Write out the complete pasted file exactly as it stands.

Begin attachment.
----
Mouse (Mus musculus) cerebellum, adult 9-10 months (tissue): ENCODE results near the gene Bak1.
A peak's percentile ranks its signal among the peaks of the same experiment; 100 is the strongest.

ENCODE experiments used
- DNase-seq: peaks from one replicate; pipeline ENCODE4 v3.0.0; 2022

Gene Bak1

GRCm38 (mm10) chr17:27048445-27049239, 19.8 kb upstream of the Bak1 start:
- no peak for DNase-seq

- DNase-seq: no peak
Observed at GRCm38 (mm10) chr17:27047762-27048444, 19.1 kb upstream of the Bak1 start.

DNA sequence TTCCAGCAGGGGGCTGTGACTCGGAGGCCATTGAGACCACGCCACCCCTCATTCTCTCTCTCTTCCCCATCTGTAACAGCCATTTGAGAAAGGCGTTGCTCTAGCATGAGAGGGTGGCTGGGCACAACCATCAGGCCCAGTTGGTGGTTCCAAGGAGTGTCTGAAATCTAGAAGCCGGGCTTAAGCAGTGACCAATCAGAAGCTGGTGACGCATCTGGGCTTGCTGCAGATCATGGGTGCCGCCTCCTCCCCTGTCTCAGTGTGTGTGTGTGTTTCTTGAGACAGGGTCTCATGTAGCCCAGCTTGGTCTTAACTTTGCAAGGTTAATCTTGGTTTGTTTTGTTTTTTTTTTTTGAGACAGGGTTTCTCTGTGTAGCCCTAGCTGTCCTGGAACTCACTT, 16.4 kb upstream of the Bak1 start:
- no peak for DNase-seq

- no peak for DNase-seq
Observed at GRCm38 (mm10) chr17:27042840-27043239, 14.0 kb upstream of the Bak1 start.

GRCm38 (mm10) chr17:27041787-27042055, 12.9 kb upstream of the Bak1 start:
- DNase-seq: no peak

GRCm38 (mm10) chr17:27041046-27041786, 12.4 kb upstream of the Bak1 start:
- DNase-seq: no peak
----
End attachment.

Mouse (Mus musculus) cerebellum, adult 9-10 months (tissue): ENCODE results near the gene Bak1.
A peak's percentile ranks its signal among the peaks of the same experiment; 100 is the strongest.

ENCODE experiments used
- DNase-seq: peaks from one replicate; pipeline ENCODE4 v3.0.0; 2022

Gene Bak1

GRCm38 (mm10) chr17:27048445-27049239, 19.8 kb upstream of the Bak1 start:
- no peak for DNase-seq

- DNase-seq: no peak
Observed at GRCm38 (mm10) chr17:27047762-27048444, 19.1 kb upstream of the Bak1 start.

DNA sequence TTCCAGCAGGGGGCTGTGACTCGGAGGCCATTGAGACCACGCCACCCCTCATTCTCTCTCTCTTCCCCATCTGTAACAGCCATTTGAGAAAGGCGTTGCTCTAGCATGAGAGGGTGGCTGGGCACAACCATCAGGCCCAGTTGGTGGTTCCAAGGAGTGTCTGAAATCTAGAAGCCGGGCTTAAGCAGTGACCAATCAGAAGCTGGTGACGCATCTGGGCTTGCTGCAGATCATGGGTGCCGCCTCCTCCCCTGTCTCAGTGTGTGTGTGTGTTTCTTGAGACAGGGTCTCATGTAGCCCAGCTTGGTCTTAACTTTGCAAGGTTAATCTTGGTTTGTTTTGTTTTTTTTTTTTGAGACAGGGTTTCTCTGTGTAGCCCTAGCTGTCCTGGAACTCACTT, 16.4 kb upstream of the Bak1 start:
- no peak for DNase-seq

- no peak for DNase-seq
Observed at GRCm38 (mm10) chr17:27042840-27043239, 14.0 kb upstream of the Bak1 start.

GRCm38 (mm10) chr17:27041787-27042055, 12.9 kb upstream of the Bak1 start:
- DNase-seq: no peak

GRCm38 (mm10) chr17:27041046-27041786, 12.4 kb upstream of the Bak1 start:
- DNase-seq: no peak